The overall objective of this project is to determine the mechanism(s) underlying the development of painful neuropathy in diabetes. The overall hypothesis is that painful diabetic neuropathy results from sensitization both of the primary afferent neurons and of the spinothalamic neurons that conduct the pain signal. The notion that hyperglycemia causes sensitization of the primary afferent neurons will be tested in the first aim. Sensitization will be measured as an increase in the release of transmitters (substance P, CGRP, glutamate) from the central terminals of primary afferents from streptozotocin treated rats compared with vehicle treated controls by stimulation of spinal cord slices with capsaicin. The ability of hyperglycemia to induce sensitization in vitro will be determined by culturing primary sensory neurons in the presence of high glucose vs normal glucose and testing the capsaicin-stimulated release of transmitters. Subsequent experiments will determine if the mechanism for the sensitization in vitro is a hyperglycemia-induced increase in DAG which in turn activates PKC to increase transmitter release. The ability of gabapentin to reverse the sensitization induced in vivo by hyperglycemia or in vitro by high glucose will be tested. In the second aim the hypothesis that hyperglycemia sensitizes the spinothalamic neurons by increasing their receptors for the transmitters released by the primary afferent neurons will be tested in STZ vs Vehicle treated rats by quantitative autoradiography and immunohistochemistry on slices of spinal cord. Another mechanism for the sensitization of the spinothalamic neurons, that they respond more to stimulation by substance P and glutamate, will be tested on the spinothalamic neurons grown in culture. These neurons will be grown in high or normal glucose and the levels of DAG and IP3 will be measured. It is hypothesized that hyperglycemia causes an increase in DAG in these neurons also and that SP/glutamate cause a greater increase in DAG or in IP3. Overall these experiments will lead to new insights into the mechanisms behind the development of diabetic neuropathy. Since the pain of diabetic neuropathy is difficult to treat, it is important to determine how it develops as a first step in prevention and also as a means to finding ways to treat it after it has developed. If hyperglycemia in vitro reproduces the sensitization caused in vivo on either neuronal level, it will provide an excellent experimental model for examining which agents might be efficacious in treating pain associated with diabetes and/or for examining the mechanism of their action as anagesics in this condition. The studies on gabapentin provide a first example of this approach.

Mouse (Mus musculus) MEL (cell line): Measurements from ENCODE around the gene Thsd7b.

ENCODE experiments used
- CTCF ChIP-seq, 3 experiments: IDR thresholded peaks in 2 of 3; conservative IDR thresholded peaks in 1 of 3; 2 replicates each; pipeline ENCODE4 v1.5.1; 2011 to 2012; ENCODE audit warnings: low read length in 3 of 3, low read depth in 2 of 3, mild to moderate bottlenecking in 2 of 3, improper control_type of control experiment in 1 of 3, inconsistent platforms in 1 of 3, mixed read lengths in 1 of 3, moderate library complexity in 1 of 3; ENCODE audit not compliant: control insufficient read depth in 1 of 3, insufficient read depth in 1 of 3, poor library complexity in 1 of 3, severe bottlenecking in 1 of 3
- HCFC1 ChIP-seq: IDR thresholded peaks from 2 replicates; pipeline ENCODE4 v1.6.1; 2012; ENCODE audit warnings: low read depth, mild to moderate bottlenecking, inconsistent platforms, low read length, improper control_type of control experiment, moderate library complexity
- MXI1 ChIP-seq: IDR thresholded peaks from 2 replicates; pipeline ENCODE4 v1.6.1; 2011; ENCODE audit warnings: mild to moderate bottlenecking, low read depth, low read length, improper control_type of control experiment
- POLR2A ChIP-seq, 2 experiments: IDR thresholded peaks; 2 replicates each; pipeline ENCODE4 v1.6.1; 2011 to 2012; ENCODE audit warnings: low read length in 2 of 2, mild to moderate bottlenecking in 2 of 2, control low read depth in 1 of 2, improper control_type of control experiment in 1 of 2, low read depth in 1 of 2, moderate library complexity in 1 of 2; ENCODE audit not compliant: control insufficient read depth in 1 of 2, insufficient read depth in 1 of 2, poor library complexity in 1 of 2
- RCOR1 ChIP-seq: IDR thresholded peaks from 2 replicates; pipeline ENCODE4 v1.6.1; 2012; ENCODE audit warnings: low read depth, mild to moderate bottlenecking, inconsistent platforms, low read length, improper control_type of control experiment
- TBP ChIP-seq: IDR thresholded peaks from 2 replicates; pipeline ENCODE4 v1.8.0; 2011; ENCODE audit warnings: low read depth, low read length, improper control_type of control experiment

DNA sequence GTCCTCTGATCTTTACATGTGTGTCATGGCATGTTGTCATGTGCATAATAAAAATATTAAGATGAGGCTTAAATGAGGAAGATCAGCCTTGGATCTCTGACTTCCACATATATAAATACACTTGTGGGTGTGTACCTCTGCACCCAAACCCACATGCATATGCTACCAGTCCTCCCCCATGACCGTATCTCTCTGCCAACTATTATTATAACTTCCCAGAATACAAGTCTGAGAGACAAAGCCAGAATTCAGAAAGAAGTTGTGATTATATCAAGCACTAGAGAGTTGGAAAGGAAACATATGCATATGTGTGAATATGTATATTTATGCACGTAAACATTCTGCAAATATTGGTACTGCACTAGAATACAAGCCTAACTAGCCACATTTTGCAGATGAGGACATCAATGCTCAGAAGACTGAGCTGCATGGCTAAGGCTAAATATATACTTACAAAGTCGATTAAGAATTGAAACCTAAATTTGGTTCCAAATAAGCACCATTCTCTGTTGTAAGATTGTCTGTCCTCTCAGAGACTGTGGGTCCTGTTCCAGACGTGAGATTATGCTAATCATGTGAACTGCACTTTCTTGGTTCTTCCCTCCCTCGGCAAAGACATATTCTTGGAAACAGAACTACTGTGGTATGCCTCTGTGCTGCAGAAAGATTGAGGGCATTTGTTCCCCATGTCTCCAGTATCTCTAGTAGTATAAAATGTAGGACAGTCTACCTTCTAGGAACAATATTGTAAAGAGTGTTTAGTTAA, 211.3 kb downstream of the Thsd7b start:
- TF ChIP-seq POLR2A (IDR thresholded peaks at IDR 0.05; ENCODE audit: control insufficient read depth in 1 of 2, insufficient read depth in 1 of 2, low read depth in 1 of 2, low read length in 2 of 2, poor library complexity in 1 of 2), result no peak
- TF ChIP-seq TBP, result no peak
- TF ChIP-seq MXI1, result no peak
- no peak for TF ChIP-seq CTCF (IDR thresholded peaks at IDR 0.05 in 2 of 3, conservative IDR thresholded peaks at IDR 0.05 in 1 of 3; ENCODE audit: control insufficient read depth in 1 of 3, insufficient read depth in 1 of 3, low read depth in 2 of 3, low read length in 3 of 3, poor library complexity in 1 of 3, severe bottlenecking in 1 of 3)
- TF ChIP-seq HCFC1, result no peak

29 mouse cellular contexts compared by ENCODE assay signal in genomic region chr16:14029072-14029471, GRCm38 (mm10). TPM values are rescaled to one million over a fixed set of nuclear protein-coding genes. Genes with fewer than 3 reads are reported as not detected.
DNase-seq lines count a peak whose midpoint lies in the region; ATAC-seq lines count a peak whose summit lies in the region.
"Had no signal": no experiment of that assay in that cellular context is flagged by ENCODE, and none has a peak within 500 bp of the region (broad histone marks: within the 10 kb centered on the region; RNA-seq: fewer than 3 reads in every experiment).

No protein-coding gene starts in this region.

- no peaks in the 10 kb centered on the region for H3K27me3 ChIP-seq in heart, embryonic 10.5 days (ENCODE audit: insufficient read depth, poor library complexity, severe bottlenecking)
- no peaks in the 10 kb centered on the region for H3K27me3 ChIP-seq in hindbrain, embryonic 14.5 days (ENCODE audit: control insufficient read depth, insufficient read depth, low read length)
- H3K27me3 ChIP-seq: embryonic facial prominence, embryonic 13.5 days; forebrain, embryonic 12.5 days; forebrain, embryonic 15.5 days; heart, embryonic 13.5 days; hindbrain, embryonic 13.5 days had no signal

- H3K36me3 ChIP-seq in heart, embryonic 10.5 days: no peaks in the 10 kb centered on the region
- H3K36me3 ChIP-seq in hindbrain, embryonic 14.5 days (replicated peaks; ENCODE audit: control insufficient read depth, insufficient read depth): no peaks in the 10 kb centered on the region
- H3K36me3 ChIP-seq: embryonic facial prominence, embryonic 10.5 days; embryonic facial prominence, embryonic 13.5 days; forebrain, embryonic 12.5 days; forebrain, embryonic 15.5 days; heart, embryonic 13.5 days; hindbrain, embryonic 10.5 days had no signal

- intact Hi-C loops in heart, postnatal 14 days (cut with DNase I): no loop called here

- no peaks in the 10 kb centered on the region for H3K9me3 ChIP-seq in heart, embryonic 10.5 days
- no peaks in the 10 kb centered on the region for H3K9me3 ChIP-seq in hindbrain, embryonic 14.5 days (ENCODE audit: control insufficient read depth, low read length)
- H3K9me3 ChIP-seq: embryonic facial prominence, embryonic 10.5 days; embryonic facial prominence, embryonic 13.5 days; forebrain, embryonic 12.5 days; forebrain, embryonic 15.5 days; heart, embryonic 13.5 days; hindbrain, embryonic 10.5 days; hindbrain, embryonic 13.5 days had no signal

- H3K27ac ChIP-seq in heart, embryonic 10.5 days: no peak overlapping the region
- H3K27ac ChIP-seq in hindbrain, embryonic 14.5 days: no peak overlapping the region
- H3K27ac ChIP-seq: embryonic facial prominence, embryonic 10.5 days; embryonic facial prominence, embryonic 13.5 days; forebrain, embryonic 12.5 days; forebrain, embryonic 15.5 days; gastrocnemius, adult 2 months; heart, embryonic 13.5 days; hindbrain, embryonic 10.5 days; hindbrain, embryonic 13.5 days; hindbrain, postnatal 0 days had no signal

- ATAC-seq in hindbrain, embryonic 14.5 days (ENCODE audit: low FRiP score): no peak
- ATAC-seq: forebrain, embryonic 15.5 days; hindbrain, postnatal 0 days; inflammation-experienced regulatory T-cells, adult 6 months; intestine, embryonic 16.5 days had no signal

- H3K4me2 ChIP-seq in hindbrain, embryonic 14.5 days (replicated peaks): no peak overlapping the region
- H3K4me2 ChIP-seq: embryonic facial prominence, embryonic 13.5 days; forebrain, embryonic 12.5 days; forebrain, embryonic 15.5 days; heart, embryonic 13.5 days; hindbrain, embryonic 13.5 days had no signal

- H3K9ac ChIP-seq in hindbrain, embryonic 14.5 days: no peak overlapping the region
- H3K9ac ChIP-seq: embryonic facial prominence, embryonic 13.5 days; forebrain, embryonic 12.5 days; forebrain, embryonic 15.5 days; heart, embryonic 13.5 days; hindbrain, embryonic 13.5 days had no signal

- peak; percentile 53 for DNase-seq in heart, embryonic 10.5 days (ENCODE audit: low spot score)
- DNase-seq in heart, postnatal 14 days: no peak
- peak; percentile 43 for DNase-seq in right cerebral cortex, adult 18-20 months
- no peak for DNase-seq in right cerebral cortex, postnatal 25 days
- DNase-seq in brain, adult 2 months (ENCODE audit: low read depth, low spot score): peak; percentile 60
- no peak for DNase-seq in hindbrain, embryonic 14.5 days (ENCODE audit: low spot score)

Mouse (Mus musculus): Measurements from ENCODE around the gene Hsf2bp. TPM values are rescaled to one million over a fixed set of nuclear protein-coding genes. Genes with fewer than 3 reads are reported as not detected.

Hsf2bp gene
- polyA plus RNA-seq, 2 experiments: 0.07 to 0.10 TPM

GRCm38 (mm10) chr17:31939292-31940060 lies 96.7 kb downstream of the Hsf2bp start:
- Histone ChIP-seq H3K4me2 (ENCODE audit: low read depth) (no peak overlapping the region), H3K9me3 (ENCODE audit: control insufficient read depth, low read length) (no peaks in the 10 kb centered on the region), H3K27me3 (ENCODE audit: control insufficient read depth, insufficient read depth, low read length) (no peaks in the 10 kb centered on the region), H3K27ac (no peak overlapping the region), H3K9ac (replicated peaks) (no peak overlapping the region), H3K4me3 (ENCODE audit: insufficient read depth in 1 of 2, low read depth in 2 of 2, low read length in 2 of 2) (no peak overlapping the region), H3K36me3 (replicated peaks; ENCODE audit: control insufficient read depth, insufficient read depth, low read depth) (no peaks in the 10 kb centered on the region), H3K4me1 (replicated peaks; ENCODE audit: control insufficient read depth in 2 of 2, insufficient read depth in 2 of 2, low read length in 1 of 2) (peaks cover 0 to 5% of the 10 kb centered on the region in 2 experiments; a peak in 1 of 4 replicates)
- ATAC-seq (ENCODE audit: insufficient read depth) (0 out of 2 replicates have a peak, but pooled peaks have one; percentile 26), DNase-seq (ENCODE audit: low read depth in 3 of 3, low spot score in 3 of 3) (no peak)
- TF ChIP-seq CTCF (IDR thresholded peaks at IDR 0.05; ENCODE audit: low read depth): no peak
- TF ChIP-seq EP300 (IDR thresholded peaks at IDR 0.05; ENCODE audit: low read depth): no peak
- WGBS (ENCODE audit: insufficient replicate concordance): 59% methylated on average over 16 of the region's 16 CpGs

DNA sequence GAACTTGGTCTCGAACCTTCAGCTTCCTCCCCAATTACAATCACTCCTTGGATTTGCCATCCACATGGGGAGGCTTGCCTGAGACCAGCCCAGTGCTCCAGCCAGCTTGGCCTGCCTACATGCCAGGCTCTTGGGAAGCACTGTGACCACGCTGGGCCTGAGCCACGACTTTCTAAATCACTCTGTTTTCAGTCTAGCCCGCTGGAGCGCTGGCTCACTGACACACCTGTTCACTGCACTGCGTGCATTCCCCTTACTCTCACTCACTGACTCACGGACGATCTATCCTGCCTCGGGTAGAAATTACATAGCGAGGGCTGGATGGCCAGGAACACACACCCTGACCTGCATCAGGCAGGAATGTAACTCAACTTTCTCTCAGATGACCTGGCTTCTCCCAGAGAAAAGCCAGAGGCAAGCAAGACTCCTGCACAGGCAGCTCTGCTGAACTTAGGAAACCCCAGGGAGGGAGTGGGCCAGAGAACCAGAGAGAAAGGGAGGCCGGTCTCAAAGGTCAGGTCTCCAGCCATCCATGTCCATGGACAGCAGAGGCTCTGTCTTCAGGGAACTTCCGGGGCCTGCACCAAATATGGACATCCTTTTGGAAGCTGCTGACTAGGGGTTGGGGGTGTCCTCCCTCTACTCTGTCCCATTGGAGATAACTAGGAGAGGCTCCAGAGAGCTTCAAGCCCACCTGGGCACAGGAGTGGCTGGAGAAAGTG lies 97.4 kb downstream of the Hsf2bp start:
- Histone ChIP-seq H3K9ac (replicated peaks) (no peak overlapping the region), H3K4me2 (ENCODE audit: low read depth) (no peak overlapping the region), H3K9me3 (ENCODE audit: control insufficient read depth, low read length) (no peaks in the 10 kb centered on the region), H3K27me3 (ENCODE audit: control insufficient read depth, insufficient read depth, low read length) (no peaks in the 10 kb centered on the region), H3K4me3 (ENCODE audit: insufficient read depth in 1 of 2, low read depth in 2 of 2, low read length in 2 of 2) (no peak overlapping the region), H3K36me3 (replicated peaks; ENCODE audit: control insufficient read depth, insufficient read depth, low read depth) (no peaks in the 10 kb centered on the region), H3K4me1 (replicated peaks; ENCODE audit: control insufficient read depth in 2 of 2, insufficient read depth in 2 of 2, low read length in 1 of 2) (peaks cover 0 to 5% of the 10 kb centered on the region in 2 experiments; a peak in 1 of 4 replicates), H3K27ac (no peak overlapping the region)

National Institute of Health (NIH)
National Institute of Neurological Disorders and Stroke (NINDS)
Exploratory/Developmental Grants (R21)
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Special Emphasis Panel (ZNS1-SRB-W (02))
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Nichols, Paul L
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Indiana University-Purdue University at Indianapolis
Schools of Medicine
United States
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